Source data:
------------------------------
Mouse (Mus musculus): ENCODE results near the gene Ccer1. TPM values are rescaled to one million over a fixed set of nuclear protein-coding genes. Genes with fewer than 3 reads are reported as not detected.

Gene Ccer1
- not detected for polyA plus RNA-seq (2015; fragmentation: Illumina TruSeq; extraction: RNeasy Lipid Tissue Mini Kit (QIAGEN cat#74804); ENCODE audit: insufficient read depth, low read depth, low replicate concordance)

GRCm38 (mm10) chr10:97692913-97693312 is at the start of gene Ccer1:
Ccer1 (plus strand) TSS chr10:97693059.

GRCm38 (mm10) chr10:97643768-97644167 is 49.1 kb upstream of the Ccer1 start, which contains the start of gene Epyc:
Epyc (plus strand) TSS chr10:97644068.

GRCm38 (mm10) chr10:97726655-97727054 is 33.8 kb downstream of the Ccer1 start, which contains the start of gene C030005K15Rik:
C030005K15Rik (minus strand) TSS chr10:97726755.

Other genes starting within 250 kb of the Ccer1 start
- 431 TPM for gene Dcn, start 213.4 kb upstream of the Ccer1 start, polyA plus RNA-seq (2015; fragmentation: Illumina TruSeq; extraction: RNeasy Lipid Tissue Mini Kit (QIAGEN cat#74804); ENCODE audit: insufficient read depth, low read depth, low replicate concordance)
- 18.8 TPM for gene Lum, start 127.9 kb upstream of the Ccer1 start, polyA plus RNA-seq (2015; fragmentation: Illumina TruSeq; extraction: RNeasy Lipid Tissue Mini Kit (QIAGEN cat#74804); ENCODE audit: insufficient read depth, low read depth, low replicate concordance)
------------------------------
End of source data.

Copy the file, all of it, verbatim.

Mouse (Mus musculus): ENCODE results near the gene Ccer1. TPM values are rescaled to one million over a fixed set of nuclear protein-coding genes. Genes with fewer than 3 reads are reported as not detected.

Gene Ccer1
- not detected for polyA plus RNA-seq (2015; fragmentation: Illumina TruSeq; extraction: RNeasy Lipid Tissue Mini Kit (QIAGEN cat#74804); ENCODE audit: insufficient read depth, low read depth, low replicate concordance)

GRCm38 (mm10) chr10:97692913-97693312 is at the start of gene Ccer1:
Ccer1 (plus strand) TSS chr10:97693059.

GRCm38 (mm10) chr10:97643768-97644167 is 49.1 kb upstream of the Ccer1 start, which contains the start of gene Epyc:
Epyc (plus strand) TSS chr10:97644068.

GRCm38 (mm10) chr10:97726655-97727054 is 33.8 kb downstream of the Ccer1 start, which contains the start of gene C030005K15Rik:
C030005K15Rik (minus strand) TSS chr10:97726755.

Other genes starting within 250 kb of the Ccer1 start
- 431 TPM for gene Dcn, start 213.4 kb upstream of the Ccer1 start, polyA plus RNA-seq (2015; fragmentation: Illumina TruSeq; extraction: RNeasy Lipid Tissue Mini Kit (QIAGEN cat#74804); ENCODE audit: insufficient read depth, low read depth, low replicate concordance)
- 18.8 TPM for gene Lum, start 127.9 kb upstream of the Ccer1 start, polyA plus RNA-seq (2015; fragmentation: Illumina TruSeq; extraction: RNeasy Lipid Tissue Mini Kit (QIAGEN cat#74804); ENCODE audit: insufficient read depth, low read depth, low replicate concordance)